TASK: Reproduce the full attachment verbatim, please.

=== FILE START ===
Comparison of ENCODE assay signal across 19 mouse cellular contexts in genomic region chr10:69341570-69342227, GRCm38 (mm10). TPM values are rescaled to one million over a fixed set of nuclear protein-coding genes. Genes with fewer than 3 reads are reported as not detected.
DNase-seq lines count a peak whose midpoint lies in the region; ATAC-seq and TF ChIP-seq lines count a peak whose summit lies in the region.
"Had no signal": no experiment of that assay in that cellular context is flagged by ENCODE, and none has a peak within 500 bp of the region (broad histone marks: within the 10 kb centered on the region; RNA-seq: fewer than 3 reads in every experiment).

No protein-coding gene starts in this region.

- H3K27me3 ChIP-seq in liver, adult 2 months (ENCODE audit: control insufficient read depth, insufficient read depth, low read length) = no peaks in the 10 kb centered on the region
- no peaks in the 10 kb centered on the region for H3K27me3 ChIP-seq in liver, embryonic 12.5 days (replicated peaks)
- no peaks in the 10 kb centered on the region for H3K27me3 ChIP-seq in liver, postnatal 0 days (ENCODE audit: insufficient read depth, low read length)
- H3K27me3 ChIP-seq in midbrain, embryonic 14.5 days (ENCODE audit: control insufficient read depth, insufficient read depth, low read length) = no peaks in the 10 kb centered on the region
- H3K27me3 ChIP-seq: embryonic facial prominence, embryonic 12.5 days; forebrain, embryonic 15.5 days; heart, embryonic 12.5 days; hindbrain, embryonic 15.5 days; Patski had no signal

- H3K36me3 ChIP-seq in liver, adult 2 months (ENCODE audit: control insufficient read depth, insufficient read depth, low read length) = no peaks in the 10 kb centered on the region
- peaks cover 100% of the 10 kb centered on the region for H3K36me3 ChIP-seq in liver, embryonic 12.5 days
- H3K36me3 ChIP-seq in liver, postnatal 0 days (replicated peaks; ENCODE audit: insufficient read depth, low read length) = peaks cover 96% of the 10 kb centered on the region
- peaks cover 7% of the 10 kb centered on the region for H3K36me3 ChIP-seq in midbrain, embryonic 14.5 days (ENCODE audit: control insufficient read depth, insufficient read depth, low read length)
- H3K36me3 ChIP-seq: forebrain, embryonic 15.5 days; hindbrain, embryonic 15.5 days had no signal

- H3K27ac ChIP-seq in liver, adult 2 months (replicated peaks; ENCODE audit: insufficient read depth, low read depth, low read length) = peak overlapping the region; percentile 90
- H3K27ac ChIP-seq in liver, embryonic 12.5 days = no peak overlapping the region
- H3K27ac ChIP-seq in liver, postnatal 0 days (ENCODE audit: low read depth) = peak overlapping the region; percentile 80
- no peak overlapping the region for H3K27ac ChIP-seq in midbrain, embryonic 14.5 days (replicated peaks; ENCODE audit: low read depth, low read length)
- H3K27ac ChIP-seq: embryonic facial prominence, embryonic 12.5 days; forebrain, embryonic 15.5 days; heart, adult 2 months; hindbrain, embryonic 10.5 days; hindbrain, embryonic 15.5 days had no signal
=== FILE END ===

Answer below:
Comparison of ENCODE assay signal across 19 mouse cellular contexts in genomic region chr10:69341570-69342227, GRCm38 (mm10). TPM values are rescaled to one million over a fixed set of nuclear protein-coding genes. Genes with fewer than 3 reads are reported as not detected.
DNase-seq lines count a peak whose midpoint lies in the region; ATAC-seq and TF ChIP-seq lines count a peak whose summit lies in the region.
"Had no signal": no experiment of that assay in that cellular context is flagged by ENCODE, and none has a peak within 500 bp of the region (broad histone marks: within the 10 kb centered on the region; RNA-seq: fewer than 3 reads in every experiment).

No protein-coding gene starts in this region.

- H3K27me3 ChIP-seq in liver, adult 2 months (ENCODE audit: control insufficient read depth, insufficient read depth, low read length) = no peaks in the 10 kb centered on the region
- no peaks in the 10 kb centered on the region for H3K27me3 ChIP-seq in liver, embryonic 12.5 days (replicated peaks)
- no peaks in the 10 kb centered on the region for H3K27me3 ChIP-seq in liver, postnatal 0 days (ENCODE audit: insufficient read depth, low read length)
- H3K27me3 ChIP-seq in midbrain, embryonic 14.5 days (ENCODE audit: control insufficient read depth, insufficient read depth, low read length) = no peaks in the 10 kb centered on the region
- H3K27me3 ChIP-seq: embryonic facial prominence, embryonic 12.5 days; forebrain, embryonic 15.5 days; heart, embryonic 12.5 days; hindbrain, embryonic 15.5 days; Patski had no signal

- H3K36me3 ChIP-seq in liver, adult 2 months (ENCODE audit: control insufficient read depth, insufficient read depth, low read length) = no peaks in the 10 kb centered on the region
- peaks cover 100% of the 10 kb centered on the region for H3K36me3 ChIP-seq in liver, embryonic 12.5 days
- H3K36me3 ChIP-seq in liver, postnatal 0 days (replicated peaks; ENCODE audit: insufficient read depth, low read length) = peaks cover 96% of the 10 kb centered on the region
- peaks cover 7% of the 10 kb centered on the region for H3K36me3 ChIP-seq in midbrain, embryonic 14.5 days (ENCODE audit: control insufficient read depth, insufficient read depth, low read length)
- H3K36me3 ChIP-seq: forebrain, embryonic 15.5 days; hindbrain, embryonic 15.5 days had no signal

- H3K27ac ChIP-seq in liver, adult 2 months (replicated peaks; ENCODE audit: insufficient read depth, low read depth, low read length) = peak overlapping the region; percentile 90
- H3K27ac ChIP-seq in liver, embryonic 12.5 days = no peak overlapping the region
- H3K27ac ChIP-seq in liver, postnatal 0 days (ENCODE audit: low read depth) = peak overlapping the region; percentile 80
- no peak overlapping the region for H3K27ac ChIP-seq in midbrain, embryonic 14.5 days (replicated peaks; ENCODE audit: low read depth, low read length)
- H3K27ac ChIP-seq: embryonic facial prominence, embryonic 12.5 days; forebrain, embryonic 15.5 days; heart, adult 2 months; hindbrain, embryonic 10.5 days; hindbrain, embryonic 15.5 days had no signal